“Our traditional, indigenous species, such as the Mangalitsa, are of key importance with regard to landscape protection; they form part of the Hungarian landscape, folk traditions are linked to them and they are part of our national identity and symbols of Hungary”, the Ministry of Agriculture’s Parliamentary State Secretary István Nagy said in his opening speech at the 10th Budapest Mangalitsa Festival.

“Preserving these species in their original condition as national treasures is in the national interest and a duty of the state”, he added.

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Mr. Nagy declared that the situation of most protected autochthonous and endangered agricultural species is now stable. “The Government continues to seek the further increase of autochthonous stocks, to maintain the high quality of gene conservation, and to ensure that the products and services produced from these species find a place on foreign and domestic markets”, he added.

The Parliamentary State Secretary stressed that the Government is paying particular attention to supporting the pig farming sector, and although EU regulations greatly restrict the funding that can be provided within a national sphere of competence, the Ministry has realised several important measures in recent years.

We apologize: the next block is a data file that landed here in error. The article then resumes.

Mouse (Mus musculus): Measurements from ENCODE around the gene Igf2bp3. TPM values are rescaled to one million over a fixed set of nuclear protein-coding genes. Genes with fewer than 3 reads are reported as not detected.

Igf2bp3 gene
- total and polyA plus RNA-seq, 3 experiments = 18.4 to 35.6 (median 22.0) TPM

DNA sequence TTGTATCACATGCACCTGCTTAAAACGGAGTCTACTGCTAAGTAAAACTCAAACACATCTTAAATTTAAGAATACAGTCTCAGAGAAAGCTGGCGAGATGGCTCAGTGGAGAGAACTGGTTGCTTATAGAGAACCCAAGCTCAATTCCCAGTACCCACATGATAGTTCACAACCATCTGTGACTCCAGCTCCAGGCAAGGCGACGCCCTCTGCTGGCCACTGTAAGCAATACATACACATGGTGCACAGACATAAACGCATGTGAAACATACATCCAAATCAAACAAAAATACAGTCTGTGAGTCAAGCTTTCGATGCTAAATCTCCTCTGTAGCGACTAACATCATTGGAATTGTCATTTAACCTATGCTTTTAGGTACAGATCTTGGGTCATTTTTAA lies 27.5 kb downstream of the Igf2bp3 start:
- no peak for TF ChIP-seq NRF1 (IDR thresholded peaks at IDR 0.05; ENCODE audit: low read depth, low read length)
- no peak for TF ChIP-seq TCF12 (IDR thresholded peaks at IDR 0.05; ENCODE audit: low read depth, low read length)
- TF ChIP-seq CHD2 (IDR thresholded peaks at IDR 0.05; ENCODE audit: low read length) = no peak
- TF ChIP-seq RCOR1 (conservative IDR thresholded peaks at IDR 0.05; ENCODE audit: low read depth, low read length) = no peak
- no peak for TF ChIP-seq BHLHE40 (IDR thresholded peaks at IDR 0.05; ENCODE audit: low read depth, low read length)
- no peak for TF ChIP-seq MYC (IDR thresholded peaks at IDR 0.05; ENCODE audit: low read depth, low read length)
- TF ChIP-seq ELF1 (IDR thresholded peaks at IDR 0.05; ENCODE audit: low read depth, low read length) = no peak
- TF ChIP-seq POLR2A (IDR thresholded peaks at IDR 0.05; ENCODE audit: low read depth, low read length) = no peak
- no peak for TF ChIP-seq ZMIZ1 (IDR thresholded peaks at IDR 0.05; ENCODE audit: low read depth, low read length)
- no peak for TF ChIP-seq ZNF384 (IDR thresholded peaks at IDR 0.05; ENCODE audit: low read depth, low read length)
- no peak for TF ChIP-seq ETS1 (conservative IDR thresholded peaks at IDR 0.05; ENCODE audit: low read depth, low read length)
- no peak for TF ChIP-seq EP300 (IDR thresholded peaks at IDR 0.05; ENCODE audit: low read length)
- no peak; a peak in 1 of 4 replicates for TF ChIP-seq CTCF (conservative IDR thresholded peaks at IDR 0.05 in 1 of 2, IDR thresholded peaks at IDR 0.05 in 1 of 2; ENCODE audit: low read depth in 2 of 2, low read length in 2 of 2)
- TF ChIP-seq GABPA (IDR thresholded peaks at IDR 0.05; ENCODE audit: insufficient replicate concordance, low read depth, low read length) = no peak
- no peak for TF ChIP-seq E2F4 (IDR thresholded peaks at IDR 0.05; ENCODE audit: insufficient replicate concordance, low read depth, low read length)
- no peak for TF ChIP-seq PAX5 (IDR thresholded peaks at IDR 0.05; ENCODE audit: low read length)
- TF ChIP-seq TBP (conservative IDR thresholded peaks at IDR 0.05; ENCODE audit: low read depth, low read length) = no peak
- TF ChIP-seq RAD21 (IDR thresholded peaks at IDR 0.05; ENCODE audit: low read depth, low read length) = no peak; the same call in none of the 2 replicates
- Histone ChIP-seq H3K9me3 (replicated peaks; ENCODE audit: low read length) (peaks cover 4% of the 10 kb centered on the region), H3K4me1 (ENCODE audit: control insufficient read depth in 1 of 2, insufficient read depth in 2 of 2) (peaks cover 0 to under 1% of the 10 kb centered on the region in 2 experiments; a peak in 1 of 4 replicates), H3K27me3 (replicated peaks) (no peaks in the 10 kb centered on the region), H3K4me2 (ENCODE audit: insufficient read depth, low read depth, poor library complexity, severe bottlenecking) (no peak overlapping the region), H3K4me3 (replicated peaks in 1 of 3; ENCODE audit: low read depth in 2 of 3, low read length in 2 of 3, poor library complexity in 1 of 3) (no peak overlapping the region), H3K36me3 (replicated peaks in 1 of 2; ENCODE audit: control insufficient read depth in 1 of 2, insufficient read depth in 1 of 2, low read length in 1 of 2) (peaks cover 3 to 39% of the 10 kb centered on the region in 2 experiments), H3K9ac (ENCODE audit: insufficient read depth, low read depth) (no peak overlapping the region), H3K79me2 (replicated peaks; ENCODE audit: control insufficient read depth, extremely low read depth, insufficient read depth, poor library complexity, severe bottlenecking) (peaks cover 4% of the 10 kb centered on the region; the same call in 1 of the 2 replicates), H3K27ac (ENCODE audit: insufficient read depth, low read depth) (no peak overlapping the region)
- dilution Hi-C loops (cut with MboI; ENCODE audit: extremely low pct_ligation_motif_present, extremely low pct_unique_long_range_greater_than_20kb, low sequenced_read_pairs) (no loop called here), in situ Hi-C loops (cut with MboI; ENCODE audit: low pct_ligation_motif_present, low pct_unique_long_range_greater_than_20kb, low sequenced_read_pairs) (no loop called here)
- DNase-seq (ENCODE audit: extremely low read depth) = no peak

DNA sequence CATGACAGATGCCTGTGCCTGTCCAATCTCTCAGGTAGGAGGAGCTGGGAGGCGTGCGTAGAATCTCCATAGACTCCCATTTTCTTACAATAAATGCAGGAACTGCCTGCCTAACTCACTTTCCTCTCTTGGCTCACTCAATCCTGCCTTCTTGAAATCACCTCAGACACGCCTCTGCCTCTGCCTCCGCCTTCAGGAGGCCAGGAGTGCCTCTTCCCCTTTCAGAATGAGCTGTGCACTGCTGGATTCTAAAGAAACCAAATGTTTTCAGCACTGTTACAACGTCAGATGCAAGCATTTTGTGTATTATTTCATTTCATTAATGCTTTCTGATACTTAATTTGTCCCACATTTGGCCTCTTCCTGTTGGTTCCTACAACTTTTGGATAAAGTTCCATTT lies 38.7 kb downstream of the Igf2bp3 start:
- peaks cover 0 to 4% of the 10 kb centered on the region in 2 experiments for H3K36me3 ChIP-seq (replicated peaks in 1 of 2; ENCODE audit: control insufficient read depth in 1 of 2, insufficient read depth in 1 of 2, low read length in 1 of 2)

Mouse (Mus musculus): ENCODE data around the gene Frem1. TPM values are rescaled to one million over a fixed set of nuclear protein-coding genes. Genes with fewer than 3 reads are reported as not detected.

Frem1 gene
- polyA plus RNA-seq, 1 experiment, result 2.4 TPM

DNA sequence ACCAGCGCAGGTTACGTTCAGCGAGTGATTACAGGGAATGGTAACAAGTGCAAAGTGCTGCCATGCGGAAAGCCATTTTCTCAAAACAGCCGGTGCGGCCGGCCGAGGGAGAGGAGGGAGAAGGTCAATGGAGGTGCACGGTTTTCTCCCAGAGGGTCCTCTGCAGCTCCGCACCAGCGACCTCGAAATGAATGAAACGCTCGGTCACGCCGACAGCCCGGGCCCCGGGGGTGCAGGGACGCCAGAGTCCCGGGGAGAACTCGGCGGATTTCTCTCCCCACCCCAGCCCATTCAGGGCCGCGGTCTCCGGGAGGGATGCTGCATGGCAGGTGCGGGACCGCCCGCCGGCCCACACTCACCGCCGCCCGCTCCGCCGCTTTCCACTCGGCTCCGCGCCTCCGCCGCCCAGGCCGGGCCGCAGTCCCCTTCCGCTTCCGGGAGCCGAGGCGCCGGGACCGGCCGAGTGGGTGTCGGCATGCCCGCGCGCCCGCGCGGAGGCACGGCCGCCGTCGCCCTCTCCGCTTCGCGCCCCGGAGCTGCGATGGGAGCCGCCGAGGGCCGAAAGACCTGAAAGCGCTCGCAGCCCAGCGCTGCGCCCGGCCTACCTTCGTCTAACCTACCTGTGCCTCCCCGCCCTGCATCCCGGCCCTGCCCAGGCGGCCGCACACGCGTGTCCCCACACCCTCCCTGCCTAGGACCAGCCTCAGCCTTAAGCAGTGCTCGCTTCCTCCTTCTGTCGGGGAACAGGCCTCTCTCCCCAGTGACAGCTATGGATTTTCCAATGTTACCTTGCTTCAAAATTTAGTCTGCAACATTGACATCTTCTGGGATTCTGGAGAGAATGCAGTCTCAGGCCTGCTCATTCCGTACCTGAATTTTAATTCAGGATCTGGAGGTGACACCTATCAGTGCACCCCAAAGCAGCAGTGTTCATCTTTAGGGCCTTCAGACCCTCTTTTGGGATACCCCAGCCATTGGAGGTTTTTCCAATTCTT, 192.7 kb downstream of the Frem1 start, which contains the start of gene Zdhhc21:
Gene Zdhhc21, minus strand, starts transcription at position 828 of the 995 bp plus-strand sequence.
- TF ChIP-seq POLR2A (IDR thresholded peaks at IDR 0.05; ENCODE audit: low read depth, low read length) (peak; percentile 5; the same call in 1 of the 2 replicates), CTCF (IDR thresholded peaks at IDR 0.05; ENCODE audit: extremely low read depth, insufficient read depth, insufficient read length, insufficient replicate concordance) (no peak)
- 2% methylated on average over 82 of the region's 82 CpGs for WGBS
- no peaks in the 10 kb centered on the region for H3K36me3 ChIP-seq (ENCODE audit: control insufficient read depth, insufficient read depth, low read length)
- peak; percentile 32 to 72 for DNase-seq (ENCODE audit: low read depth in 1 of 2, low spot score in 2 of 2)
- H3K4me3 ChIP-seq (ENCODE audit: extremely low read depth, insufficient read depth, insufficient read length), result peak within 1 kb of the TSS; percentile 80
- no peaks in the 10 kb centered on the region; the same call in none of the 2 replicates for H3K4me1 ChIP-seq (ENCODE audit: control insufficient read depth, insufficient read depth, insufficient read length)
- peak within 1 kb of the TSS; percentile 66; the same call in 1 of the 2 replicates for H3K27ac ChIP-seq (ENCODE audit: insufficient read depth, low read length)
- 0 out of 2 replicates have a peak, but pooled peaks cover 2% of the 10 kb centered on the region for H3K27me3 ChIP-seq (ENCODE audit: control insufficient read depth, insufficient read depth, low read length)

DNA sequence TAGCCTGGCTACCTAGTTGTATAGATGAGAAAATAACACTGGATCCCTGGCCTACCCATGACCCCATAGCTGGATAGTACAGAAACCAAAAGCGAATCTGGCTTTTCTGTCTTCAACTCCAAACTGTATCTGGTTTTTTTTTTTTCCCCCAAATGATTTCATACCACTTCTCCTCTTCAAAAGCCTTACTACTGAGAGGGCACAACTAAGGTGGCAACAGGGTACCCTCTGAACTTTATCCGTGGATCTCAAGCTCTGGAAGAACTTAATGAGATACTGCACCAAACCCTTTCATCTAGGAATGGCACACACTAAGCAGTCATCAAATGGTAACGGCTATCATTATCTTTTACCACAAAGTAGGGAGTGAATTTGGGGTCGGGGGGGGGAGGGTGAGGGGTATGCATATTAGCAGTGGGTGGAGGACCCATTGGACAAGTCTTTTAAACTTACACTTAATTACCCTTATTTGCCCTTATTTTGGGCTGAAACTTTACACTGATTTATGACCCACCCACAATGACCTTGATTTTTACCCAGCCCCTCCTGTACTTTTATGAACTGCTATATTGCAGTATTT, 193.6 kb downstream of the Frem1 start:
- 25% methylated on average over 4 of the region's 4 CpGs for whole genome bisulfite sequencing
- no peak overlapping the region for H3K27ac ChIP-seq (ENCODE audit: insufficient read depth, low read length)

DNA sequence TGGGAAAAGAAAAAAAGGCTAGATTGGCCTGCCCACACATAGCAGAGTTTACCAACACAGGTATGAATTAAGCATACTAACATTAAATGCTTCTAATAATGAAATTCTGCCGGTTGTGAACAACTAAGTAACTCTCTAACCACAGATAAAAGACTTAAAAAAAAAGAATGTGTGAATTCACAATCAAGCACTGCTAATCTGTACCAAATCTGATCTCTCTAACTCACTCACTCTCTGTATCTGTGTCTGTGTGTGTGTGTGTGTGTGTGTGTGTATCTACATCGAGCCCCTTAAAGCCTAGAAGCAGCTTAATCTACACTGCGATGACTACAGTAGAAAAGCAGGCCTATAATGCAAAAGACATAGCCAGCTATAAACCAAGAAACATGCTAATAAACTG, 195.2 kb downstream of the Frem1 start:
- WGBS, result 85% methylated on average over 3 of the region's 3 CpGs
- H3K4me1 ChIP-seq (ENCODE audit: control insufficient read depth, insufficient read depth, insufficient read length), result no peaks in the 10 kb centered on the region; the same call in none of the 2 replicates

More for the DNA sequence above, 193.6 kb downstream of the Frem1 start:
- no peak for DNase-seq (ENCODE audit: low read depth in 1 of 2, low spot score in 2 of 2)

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Mr. Nagy mentioned the “More Jobs in Agriculture” Programme launched in 2015, within the framework of which animal welfare subsidies for fattening pigs have increased continuously thanks to the additional funding provided, and the introduction of animal welfare subsidies for sows.

With regard to the Pig Strategy launched in 2012, Mr. Nagy said that amongst others, pork processing enterprises had received development funding within the framework of the Strategy, in addition to which comprehensive research and development programmes and extensive marketing programmes had been launched on both domestic and foreign markets to promote Hungarian pork, and especially Mangalitsa products.

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When cooperation began between the Ministry and the Hungarian Association of Mangalitsa Farmers, 180 farms were involved in breeding Mangalitsa pigs, with a total of 7500 sows; today there are some 250 Mangalitsa farms operating in Hungary and sow stocks are approaching 10 thousand. The monitored sows produce around 60 thousand fattening pigs every year, and Mangalitsa farming provides a dependable living for farmers.

(Ministry of Agriculture Press Office)